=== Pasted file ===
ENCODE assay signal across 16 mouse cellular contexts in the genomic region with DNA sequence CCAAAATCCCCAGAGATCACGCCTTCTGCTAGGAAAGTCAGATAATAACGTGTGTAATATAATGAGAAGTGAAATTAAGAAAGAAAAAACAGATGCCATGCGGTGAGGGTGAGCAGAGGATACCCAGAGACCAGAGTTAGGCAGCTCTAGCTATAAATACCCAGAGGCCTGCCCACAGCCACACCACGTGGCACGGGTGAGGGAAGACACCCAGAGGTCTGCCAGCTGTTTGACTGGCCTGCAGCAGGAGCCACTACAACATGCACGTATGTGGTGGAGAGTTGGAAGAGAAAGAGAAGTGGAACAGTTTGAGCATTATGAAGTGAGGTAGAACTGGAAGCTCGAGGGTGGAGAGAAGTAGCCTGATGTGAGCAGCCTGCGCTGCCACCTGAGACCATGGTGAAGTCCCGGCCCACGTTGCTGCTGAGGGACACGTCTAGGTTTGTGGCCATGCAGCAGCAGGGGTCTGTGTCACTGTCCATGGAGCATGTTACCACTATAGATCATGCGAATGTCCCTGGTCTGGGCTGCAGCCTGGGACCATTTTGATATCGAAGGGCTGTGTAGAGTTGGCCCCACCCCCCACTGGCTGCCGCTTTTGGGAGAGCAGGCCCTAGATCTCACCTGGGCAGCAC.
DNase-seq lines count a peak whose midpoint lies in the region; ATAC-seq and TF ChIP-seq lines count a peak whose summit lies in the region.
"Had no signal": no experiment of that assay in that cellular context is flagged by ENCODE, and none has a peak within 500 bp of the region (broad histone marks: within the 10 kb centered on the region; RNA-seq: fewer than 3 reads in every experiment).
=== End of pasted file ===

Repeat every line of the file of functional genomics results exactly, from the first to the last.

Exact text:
ENCODE assay signal across 16 mouse cellular contexts in the genomic region with DNA sequence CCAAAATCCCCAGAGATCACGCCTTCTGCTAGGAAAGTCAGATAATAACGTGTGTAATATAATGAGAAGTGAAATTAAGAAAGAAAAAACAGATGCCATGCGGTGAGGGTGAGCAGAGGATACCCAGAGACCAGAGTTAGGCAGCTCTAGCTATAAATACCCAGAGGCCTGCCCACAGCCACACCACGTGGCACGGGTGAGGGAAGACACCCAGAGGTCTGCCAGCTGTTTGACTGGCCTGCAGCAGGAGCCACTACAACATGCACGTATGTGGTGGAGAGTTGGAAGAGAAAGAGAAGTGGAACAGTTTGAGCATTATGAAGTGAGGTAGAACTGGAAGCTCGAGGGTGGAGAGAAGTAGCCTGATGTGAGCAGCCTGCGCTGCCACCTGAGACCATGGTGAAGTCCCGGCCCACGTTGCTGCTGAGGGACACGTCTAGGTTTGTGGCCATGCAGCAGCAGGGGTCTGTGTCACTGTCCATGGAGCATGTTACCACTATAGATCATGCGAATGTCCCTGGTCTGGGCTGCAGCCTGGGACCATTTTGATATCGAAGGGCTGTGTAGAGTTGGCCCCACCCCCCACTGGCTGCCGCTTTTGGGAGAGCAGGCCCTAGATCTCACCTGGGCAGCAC.
DNase-seq lines count a peak whose midpoint lies in the region; ATAC-seq and TF ChIP-seq lines count a peak whose summit lies in the region.
"Had no signal": no experiment of that assay in that cellular context is flagged by ENCODE, and none has a peak within 500 bp of the region (broad histone marks: within the 10 kb centered on the region; RNA-seq: fewer than 3 reads in every experiment).